Journal of Applied Physiology

Reduced volume and increased training intensity elevate muscle Na+-K+ pump α2-subunit expression as well as short- and long-term work capacity in humans

Jens Bangsbo, Thomas P. Gunnarsson, Jesper Wendell, Lars Nybo, Martin Thomassen


The present study examined muscle adaptations and alterations in work capacity in endurance-trained runners as a result of a reduced amount of training combined with speed endurance training. For a 6- to 9-wk period, 17 runners were assigned to either a speed endurance group with a 25% reduction in the amount of training but including speed endurance training consisting of six to twelve 30-s sprint runs 3–4 times/wk (SET group n = 12) or a control group (n = 5), which continued the endurance training (∼55 km/wk). For the SET group, the expression of the muscle Na+-K+ pump α2-subunit was 68% higher (P < 0.05) and the plasma K+ level was reduced (P < 0.05) during repeated intense running after 9 wk. Performance in a 30-s sprint test and the first of the supramaximal exhaustive runs was improved (P < 0.05) by 7% and 36%, respectively, after the speed endurance training period. In the SET group, maximal O2 uptake was unaltered, but the 3-km (3,000-m) time was reduced (P < 0.05) from 10.4 ± 0.1 to 10.1 ± 0.1 min and the 10-km (10,000-m) time was improved from 37.3 ± 0.4 to 36.3 ± 0.4 min (means ± SE). Muscle protein expression and performance remained unaltered in the control group. The present data suggest that both short- and long-term exercise performances can be improved with a reduction in training volume if speed endurance training is performed and that the Na+-K+ pump plays a role in the control of K+ homeostasis and in the development of fatigue during repeated high-intensity exercise.

  • fatigue
  • running economy
  • performance
  • potassium
  • Na+-K+-Cl cotransporter isoform 1

work capacity at different exercise intensities is determined by various factors. One way to study the importance of such factors is to change their regulatory systems by performing exercise training and then to examine the physiological response and work capacity during various types of exercise.

Muscle ion transport proteins involved in the exchange of H+, Na+, K+, Cl, and lactate across the sarcolemma appear to be of importance in delaying fatigue during intense exercise (10, 47, 48). The Na+-K+ pump is pivotal in maintaining the muscle membrane potential during exercise (11), and Na+-K+-Cl cotransporter isoform 1 (NKCC1) protein, primarily located in the sarcolemma, may also contribute to the maintenance of muscle function during intense exercise, possibly by adding to K+ reuptake (62). In untrained human subjects, as first described in rat muscles (35), the Na+-K+ pump has been shown to be upregulated by different types of exercise training, detected either as content of functional pumps by [3H]ouabain binding (25, 36, 41) or subunit specific by Western blot analysis (12, 45, 47). In addition, Nielsen et al. (47) observed that elevated levels of Na+-K+ pump α1- and α2-subunits after 8 wk of knee extensor training at supramaximal exercise intensities (speed endurance training) were associated with a reduced muscle interstitial K+ concentration during exercise as well as better performance during intense exercise (47). Likewise, Iaia et al. (31) observed that well-trained subjects after a change from endurance to sprint training for 4 wk had a 29% higher expression of muscle Na+-K+ pump α1-subunits. This increase in pump content was associated with a reduced plasma K+ level during exercise (P < 0.05) and improved performance during repeated intense running (31). In accordance, studies on well-trained subjects, who either performed strength training (42) or increased their training intensity (17, 40), have reported increased Na+-K+ pump concentrations as determined by the [3H]ouabain-binding technique. In contrast, Aughey et al. (2) did not find changes in the abundance of any of the Na+-K+ pump α- and β-isoforms when already trained subjects performed a period of intensified training. The lack of effect in the latter study may have been a result of the exercise intensity being below the one corresponding to maximal O2 uptake (V̇o2max). The effect of training on NKCC1 has been investigated in rats (22) and in one human study (31), where a tendency to a higher amount of NKCC1 (∼14%) was observed for endurance-trained subjects after a period with sprint training. Thus, there is a further need to study the adaptations of these transport systems in trained subjects and a possible importance for work capacity during intense exercise.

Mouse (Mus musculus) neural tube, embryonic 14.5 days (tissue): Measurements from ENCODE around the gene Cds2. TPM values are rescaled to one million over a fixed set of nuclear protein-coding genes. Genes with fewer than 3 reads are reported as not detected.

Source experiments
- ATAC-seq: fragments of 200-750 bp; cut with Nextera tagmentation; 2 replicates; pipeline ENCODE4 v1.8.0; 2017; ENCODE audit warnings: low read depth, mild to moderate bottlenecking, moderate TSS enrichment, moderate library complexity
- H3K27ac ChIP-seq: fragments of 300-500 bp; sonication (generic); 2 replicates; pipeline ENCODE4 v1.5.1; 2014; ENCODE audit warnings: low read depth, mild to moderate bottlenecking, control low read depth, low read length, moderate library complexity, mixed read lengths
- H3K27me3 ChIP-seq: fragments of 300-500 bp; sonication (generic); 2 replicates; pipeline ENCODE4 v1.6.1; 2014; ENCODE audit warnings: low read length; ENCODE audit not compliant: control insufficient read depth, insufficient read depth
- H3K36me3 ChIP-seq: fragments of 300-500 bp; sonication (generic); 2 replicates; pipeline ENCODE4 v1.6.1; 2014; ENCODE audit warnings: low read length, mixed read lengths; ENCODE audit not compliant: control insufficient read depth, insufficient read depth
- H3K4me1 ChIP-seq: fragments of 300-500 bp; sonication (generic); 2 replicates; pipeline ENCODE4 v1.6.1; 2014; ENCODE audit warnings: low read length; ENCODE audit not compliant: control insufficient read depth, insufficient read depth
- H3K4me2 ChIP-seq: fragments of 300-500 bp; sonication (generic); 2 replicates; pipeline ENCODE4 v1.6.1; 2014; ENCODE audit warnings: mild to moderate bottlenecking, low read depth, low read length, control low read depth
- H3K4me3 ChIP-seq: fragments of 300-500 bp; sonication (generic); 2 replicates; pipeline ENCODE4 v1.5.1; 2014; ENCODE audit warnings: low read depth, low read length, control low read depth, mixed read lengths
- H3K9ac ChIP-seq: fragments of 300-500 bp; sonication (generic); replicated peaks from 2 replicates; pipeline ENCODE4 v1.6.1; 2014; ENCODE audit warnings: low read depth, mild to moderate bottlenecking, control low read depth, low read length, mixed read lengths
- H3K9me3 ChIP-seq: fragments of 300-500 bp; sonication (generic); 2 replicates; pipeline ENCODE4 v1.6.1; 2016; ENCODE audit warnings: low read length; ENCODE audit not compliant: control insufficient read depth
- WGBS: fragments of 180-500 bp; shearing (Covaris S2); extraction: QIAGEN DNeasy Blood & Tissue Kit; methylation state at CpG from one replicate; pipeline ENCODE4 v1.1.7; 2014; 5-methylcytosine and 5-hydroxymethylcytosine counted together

Proteins controlling H+ efflux from the muscle cell may be of importance for the work capacity of a contracting muscle (3, 18). Na+/H+ exchanger isoform 1 (NHE1) has been reported to increase as a result of high-intensity exercise training in rats and humans (33) and even when endurance-trained subjects changed to sprint training (31), which was associated with improved short-term performance. In human skeletal muscle, monocarboxylate transporters 1 and 4 (MCT1 and MCT4) facilitate lactate and H+ exchange across the muscle membrane (32). A number of studies, including either endurance or high-intensity training programs of untrained subjects, have observed higher MCT1 protein density, and some have also observed higher MCT4 protein density (8, 33, 45). On the other hand, in a recent study (31) with endurance-trained subjects, neither the expression of MCT1 nor MCT4 increased after a sprint training period. This may be due to a reduced amount of training, since one study (5) has reported sprint training-induced changes in MCT1 transport proteins in endurance-trained subjects when the subjects maintained a high volume of training (∼50 km/wk). Thus, the findings may suggest that, for trained athletes, a basic volume of training including frequent sessions of high-intensity exercise are necessary to change muscle MCT1 protein content and lactate transport capacity, but this needs to be studied.